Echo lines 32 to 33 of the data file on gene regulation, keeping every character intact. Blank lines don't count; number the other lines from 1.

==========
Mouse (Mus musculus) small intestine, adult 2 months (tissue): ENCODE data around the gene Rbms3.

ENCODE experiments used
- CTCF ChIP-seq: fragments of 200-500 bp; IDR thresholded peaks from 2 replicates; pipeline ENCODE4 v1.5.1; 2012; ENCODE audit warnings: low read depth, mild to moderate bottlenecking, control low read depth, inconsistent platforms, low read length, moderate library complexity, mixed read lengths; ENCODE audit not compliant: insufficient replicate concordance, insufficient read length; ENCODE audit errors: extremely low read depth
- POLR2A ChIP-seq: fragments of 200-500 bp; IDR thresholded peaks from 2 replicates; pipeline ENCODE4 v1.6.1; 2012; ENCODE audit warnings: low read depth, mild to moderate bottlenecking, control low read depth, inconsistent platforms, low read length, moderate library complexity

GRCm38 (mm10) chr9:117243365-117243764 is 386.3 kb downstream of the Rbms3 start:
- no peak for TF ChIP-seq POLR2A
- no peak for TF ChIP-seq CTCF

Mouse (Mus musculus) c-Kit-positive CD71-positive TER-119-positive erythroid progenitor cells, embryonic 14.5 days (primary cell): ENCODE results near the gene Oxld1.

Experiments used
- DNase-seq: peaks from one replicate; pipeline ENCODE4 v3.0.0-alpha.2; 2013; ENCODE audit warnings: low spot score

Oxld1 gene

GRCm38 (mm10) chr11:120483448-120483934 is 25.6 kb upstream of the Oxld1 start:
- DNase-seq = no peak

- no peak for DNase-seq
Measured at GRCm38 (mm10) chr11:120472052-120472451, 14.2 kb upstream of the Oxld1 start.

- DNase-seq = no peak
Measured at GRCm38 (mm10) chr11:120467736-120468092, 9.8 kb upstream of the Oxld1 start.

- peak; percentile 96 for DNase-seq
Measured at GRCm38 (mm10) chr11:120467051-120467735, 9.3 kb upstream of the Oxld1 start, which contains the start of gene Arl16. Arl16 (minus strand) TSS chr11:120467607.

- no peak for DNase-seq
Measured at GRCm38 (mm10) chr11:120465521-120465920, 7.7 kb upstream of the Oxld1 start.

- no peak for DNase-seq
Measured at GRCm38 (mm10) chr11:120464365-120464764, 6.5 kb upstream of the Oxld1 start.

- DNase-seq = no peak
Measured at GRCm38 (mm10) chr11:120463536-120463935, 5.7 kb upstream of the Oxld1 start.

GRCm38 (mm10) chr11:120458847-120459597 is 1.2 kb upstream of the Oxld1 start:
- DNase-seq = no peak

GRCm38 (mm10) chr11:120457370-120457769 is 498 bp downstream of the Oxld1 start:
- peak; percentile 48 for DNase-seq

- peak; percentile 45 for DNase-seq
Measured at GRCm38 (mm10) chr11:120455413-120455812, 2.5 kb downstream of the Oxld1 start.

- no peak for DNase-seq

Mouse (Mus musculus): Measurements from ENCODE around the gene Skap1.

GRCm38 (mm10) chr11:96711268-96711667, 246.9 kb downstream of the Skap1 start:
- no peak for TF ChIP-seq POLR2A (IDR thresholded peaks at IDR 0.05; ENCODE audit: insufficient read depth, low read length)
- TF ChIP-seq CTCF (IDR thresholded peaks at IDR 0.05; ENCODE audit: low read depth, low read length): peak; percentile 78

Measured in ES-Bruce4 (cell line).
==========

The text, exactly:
- no peak for DNase-seq

Mouse (Mus musculus): Measurements from ENCODE around the gene Skap1.